Stabbing in Downtown Duluth today

Duluth Police Officers today were dispatched to the 600 block of West Superior St. for a report of a stabbing. Upon arrival, officers located an individual who was stabbed. The victim was transported to a local hospital, and the condition of the individual is in stable but critical condition. Read more.
The new Viking expedition ship Octantis will visit Duluth this summer. In the winter months, it cruises in Antarctica. Viking Cruises
Cruise ships coming to Duluth this summer

By Felicia Schneiderhan

Cruise ships are coming to Duluth this summer, including Viking’s new expedition ship Octantis. The first ship is expected May 30.

The Twin Ports has not seen cruise ships since 2013.

The announcement Tuesday was part of the International Cruise the Great Lakes organization annual meeting in Duluth May 10-11, which brings representatives from cruise lines, port authorities, state and local governments, and tourism bureaus from across the Great Lakes and the St. Lawrence Seaway.
The Great Lakes region is seen by some, including Conde Naste Traveler magazine, as one of the top cruising destinations in the world. Lake Superior has not been included in the recent itineraries because it lacked permanent customs facilities that allow for two-nation travel, said Deb DeLuca, executive director of the Duluth Seaway Port Authority.

Now, a joint effort among the City of Duluth, the Duluth Seaway Port Authority, the Duluth Entertainment Convention Center (DECC), U.S. Customs and Border Protection (CBP) and other groups has brought about a permanent customs facility at the DECC.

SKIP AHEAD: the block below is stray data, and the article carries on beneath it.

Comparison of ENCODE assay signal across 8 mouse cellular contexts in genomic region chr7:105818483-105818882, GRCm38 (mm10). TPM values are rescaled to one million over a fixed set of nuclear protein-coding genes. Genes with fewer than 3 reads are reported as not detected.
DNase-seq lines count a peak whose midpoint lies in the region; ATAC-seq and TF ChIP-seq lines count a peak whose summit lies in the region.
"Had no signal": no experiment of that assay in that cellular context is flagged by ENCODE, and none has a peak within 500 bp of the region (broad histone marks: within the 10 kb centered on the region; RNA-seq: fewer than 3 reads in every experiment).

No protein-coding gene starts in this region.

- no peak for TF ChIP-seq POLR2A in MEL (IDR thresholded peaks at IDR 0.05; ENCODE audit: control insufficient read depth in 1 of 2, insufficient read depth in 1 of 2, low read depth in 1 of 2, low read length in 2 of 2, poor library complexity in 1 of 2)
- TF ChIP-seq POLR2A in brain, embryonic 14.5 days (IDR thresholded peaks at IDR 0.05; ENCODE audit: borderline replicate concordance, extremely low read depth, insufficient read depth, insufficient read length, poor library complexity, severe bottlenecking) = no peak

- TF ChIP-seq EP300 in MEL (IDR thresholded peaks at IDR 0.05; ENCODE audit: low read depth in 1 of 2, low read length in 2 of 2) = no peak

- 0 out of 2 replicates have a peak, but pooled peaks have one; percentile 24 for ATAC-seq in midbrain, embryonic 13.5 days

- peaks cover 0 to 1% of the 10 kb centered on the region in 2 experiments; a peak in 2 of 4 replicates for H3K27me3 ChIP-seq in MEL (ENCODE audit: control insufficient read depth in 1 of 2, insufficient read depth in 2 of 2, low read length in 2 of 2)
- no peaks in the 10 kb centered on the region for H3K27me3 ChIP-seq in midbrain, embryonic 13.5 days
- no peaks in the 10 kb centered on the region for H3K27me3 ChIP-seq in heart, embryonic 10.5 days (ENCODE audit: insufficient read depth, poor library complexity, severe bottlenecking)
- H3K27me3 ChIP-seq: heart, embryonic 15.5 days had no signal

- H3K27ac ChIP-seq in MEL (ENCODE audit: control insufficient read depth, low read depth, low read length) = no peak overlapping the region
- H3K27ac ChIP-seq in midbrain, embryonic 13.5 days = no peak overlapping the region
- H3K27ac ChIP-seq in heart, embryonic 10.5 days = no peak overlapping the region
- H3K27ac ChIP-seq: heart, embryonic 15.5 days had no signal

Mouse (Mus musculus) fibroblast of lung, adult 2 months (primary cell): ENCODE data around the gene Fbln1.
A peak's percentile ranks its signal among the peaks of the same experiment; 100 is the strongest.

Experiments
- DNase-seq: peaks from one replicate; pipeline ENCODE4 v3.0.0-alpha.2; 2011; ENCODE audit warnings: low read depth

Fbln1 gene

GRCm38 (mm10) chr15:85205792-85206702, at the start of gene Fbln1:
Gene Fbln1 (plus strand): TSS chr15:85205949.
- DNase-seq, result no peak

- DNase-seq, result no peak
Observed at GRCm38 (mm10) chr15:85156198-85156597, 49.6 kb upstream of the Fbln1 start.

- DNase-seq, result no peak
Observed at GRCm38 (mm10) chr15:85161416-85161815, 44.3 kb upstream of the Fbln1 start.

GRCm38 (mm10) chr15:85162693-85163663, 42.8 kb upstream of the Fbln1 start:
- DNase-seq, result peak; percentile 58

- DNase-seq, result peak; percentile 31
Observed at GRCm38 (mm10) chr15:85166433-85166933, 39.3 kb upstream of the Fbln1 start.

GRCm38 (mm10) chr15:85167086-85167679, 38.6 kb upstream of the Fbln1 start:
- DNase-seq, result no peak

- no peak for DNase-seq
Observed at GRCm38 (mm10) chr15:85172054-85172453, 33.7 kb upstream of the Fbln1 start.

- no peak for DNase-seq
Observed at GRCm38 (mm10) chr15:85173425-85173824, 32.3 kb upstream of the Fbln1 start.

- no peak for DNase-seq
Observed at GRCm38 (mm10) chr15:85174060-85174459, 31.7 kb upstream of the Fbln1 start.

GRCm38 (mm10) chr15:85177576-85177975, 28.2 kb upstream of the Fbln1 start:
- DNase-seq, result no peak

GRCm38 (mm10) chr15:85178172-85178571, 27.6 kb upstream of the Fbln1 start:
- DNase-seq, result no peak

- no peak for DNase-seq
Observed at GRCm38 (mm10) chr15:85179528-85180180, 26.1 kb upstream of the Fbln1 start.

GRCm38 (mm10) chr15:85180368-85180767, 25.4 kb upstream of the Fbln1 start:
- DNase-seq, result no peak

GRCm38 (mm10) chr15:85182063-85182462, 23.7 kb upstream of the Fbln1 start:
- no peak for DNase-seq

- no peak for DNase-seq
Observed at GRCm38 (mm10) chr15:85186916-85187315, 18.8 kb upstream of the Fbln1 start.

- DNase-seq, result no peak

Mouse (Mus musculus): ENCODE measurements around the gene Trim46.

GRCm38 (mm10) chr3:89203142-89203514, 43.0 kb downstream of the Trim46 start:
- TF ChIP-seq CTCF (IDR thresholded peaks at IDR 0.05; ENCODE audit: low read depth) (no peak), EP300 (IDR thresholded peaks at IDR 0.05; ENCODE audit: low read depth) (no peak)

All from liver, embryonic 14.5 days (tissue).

“We’re like the TSA for cruise ships,” said Dan Hartman, DECC executive director, of the new customs facility built on the southern side of the old DECC arena.
Prior to 2013, the CBP had allowed customs out of a temporary, portable facility. This option had a 2013 deadline and ran its course, said Rebecca Yackley, director of trade and economic development for the U.S. Department of Transportation Great Lakes St. Lawrence Seaway Development Corporation.

Cruising in the Great Lakes began waning in 2014, as well, said Yackley.

In 2014, ports in the Great Lakes began more intentional planning for cruising visitors. This included building permanent customs facilities and port upgrades.

The importance of a permanent customs facility in Duluth cannot be understated, as it was a primary barrier to cruising in the Great Lakes where passengers may cross borders multiple times, said David Naftzger, executive director of the Great Lakes/St. Lawrence Governors and Premiers.
The mobile border crossing processing units prior to 2013 presented challenges with ad hoc arrangements and scheduling itineraries, said Naftzger. “The idea of cementing certainty, going forward, and having fixed locations to build an itinerary was instrumental in attracting Viking.”

Cruising vessels in the Great Lakes are smaller than ocean-going vessels and typically have 200 people; the larger ship Octantis brings just under 400. This smaller size allows for greater health and safety measures and a more intimate experience, said Naftzger.